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#1 Wed 16 November 2022 08:15

Bruce Thomas

[STAGE] Mapping Tsunami Research - Allemagne

Internship project proposal
Geolocation and geovisualization of a global database of tsunami-related studies through automated searches of the world wide web

Bruce Thomas (1), Jean Roger (2), Yanni Gunnell (3)
1. Institute of Geodesy (GIS), University of Stuttgart, Stuttgart, Germany
2. Earth Structure and Processes, GNS Science, Lower Hutt, New Zealand
3. Université Lumière Lyon 2, CNRS UMR 5600, Bron, France

Context and purpose of the study

The number of peer-reviewed publications, governmental reports and web-based databases dealing with tsunami research has increased substantially over the last 18 years following the devastating 26 December 2004, Indian ocean tsunami. Focusing initially on earthquakes sources, the literature has more recently opened up to volcanic and landslides sources, while also studying post-tsunami surveys and historical and other paleo-tsunami deposits as a means of gaining deeper insight into how tsunamis are generated. Several countries have created their own databases of historic tsunamis, with scope for analyzing not just the hazard itself but also its impact on communities. Discussions tend to show that despite lessons learned on tsunami sources, on numerical modelling, on impact and on preparedness, more multidisciplinary research is needed for achieving reliable tsunami risk assessments and building future resilience to tsunamis.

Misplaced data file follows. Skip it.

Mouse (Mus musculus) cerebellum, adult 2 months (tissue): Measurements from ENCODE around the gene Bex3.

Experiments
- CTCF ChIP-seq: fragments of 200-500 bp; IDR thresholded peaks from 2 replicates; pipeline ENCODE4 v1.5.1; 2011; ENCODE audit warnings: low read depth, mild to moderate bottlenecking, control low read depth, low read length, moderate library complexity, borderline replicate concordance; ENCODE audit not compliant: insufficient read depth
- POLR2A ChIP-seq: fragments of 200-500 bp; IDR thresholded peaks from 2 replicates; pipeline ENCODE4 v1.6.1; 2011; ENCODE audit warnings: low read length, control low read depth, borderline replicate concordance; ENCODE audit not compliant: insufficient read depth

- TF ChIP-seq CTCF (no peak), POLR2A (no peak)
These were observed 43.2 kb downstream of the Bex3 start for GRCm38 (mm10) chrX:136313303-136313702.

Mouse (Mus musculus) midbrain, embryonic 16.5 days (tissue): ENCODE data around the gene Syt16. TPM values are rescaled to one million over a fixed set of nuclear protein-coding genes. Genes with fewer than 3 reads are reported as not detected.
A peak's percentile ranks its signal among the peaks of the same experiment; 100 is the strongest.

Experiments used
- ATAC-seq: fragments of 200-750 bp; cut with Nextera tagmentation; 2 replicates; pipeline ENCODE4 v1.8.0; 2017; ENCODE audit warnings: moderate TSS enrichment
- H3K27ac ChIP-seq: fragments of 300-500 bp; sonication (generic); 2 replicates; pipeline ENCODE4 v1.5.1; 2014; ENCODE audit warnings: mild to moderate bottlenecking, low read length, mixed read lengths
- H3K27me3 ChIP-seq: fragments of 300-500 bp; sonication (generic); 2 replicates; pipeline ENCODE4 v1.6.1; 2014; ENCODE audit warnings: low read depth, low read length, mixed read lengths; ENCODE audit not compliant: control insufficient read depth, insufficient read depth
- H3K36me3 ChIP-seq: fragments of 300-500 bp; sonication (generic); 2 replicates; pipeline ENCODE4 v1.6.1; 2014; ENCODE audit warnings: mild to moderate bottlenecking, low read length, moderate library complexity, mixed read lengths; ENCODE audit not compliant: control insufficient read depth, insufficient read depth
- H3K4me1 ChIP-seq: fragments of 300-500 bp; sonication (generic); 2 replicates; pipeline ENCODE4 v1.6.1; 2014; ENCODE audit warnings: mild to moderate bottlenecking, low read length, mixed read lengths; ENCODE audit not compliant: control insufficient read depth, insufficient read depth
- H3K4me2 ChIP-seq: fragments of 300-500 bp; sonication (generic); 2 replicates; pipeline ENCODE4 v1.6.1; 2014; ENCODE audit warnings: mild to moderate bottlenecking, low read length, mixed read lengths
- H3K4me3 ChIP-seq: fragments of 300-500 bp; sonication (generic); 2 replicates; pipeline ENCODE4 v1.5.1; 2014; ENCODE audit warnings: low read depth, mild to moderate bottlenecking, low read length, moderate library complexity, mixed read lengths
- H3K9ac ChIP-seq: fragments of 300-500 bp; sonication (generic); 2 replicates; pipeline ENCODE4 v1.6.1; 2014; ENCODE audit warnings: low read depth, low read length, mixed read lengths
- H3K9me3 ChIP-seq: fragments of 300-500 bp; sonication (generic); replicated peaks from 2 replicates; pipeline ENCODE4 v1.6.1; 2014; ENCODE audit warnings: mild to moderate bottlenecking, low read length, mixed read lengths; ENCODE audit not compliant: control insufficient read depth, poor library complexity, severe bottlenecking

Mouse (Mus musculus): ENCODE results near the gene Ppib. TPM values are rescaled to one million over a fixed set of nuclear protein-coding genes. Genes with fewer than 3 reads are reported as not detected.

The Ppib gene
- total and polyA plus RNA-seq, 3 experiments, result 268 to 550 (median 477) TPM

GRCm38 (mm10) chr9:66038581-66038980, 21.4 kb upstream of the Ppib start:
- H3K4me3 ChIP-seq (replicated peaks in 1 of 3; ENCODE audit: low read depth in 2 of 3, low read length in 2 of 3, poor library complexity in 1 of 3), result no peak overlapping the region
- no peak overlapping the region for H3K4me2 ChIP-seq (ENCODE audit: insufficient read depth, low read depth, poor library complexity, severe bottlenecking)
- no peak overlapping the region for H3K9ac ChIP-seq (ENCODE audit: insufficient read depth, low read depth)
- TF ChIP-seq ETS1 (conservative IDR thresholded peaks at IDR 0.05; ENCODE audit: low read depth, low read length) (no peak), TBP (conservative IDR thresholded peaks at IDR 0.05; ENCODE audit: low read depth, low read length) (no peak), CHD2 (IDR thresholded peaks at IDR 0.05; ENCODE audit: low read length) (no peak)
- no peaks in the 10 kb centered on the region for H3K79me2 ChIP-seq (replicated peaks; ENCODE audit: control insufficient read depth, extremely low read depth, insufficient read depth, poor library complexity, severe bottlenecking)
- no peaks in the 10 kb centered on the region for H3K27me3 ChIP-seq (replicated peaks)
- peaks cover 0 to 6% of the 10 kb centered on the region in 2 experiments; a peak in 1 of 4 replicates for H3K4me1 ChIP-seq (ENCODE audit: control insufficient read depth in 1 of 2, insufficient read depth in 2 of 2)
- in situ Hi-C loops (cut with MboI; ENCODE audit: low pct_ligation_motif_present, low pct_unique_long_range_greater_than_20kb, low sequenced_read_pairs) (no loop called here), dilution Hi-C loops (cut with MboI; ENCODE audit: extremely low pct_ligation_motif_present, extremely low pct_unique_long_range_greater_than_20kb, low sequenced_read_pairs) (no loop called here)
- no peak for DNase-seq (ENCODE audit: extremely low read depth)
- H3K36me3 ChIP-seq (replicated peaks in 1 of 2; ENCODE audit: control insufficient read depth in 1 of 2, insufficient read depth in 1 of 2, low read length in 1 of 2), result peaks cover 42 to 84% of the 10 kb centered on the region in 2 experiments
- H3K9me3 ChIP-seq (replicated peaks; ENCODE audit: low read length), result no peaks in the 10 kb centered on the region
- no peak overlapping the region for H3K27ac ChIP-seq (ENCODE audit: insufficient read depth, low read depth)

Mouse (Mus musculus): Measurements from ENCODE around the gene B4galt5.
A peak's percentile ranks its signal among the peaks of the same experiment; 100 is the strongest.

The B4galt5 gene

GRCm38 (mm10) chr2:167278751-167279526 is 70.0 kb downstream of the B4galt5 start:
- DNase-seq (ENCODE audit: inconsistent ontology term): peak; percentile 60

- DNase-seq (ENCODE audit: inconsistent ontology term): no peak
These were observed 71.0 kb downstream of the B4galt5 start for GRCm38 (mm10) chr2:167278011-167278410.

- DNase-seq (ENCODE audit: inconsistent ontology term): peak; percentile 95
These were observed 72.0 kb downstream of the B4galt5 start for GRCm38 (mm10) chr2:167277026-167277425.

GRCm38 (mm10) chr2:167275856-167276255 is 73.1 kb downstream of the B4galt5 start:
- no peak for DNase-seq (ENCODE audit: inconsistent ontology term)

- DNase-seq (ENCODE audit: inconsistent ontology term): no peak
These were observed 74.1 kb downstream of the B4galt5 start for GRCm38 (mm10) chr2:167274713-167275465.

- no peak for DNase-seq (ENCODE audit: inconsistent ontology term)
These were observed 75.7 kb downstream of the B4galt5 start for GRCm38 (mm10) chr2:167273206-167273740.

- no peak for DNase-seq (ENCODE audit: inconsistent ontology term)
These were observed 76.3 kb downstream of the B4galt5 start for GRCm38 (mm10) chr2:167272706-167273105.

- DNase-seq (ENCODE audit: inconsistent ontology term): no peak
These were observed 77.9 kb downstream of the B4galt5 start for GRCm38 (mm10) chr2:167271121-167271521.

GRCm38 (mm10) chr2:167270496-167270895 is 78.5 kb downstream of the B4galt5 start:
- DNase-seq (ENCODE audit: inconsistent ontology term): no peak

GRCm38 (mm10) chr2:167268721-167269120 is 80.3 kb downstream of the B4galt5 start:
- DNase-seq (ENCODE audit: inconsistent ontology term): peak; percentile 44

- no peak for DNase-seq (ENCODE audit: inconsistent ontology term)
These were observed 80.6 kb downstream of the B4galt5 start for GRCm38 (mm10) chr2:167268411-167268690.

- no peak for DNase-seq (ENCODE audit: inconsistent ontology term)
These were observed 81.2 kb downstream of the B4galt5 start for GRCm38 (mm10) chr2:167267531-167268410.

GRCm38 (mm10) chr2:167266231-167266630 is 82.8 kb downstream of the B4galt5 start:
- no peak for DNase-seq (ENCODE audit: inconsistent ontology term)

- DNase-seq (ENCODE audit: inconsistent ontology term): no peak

A quick bibliometric analysis of tsunami research shows trends in the geographic focus on known tsunami areas such as South-East Asia, Japan and the USA west coast. Most of the tsunami research focuses on locations where tsunamis have already been experienced or where recurrent and multiple sources of tsunamis exist. However, studies dealing with the South Sandwich Islands, for example, also highlight the tsunami hazard source with its direct impact on the western coast of Africa, demonstrating a relative absence of tsunami research interest with wider coverage. Despite being located in a well-known hazard area, the recent 2022 Tonga volcano eruption caused an unexpected tsunami, but again indicating a scarcity of observations, of tsunami catalogues, of simulation studies and likewise of political decisions – even along the Pacific Ring of Fire, where most devastating natural hazards are generated. Reasons for those blind spots in tsunami research are unclear, but could arise from political or academic bias, or perhaps from misinformation.

An International Strategy for Disaster Reduction has been drawn up by the United Nations to define priorities for action in risk reduction by assessing and monitoring disaster risks, enhancing early warning, and by using knowledge, innovation, and education to build a culture of resilience at all levels. Despite this, different nations neither have the same needs in terms of tsunami Disaster Risk Reduction nor the same management capacities. It is therefore a collective responsibility to make sure that all countries and regions vulnerable to tsunami-related hazards are studied systematically. This decision is aligned with the new UNESCO-IOC Tsunami Ready Recognition Program, which aims to make 100% of communities at risk of tsunami prepared for, and resilient to, tsunamis by 2030. Two papers until now have attempted to collate existing tsunami research through a fine bibliometric analysis, ranking them in terms of journal of publication, author names, keywords, well-studied tsunamis, impact assessment, and vulnerability criteria. However, there is little mention of precise geolocation and of less studied geographic areas even though these may be equally vulnerable to tsunami hazards.